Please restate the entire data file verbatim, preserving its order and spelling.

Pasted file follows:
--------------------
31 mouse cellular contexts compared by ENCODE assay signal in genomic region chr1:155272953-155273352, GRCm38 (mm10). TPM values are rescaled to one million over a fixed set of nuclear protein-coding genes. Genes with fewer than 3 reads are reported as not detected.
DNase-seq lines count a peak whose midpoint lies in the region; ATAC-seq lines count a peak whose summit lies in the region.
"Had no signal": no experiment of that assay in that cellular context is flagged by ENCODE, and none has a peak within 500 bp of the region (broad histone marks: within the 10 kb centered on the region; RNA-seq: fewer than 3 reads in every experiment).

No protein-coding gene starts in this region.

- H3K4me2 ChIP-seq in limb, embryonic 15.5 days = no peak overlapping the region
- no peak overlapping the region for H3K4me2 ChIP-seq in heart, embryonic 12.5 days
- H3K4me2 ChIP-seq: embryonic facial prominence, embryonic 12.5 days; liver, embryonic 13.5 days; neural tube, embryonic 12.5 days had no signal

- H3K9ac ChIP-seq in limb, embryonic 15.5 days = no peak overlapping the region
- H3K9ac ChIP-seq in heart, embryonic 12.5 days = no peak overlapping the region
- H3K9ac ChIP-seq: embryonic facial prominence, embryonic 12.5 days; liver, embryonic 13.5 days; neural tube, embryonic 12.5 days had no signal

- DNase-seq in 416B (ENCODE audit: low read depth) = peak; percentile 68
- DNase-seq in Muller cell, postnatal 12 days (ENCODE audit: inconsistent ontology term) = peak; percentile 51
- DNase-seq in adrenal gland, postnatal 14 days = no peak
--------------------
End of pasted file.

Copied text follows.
31 mouse cellular contexts compared by ENCODE assay signal in genomic region chr1:155272953-155273352, GRCm38 (mm10). TPM values are rescaled to one million over a fixed set of nuclear protein-coding genes. Genes with fewer than 3 reads are reported as not detected.
DNase-seq lines count a peak whose midpoint lies in the region; ATAC-seq lines count a peak whose summit lies in the region.
"Had no signal": no experiment of that assay in that cellular context is flagged by ENCODE, and none has a peak within 500 bp of the region (broad histone marks: within the 10 kb centered on the region; RNA-seq: fewer than 3 reads in every experiment).

No protein-coding gene starts in this region.

- H3K4me2 ChIP-seq in limb, embryonic 15.5 days = no peak overlapping the region
- no peak overlapping the region for H3K4me2 ChIP-seq in heart, embryonic 12.5 days
- H3K4me2 ChIP-seq: embryonic facial prominence, embryonic 12.5 days; liver, embryonic 13.5 days; neural tube, embryonic 12.5 days had no signal

- H3K9ac ChIP-seq in limb, embryonic 15.5 days = no peak overlapping the region
- H3K9ac ChIP-seq in heart, embryonic 12.5 days = no peak overlapping the region
- H3K9ac ChIP-seq: embryonic facial prominence, embryonic 12.5 days; liver, embryonic 13.5 days; neural tube, embryonic 12.5 days had no signal

- DNase-seq in 416B (ENCODE audit: low read depth) = peak; percentile 68
- DNase-seq in Muller cell, postnatal 12 days (ENCODE audit: inconsistent ontology term) = peak; percentile 51
- DNase-seq in adrenal gland, postnatal 14 days = no peak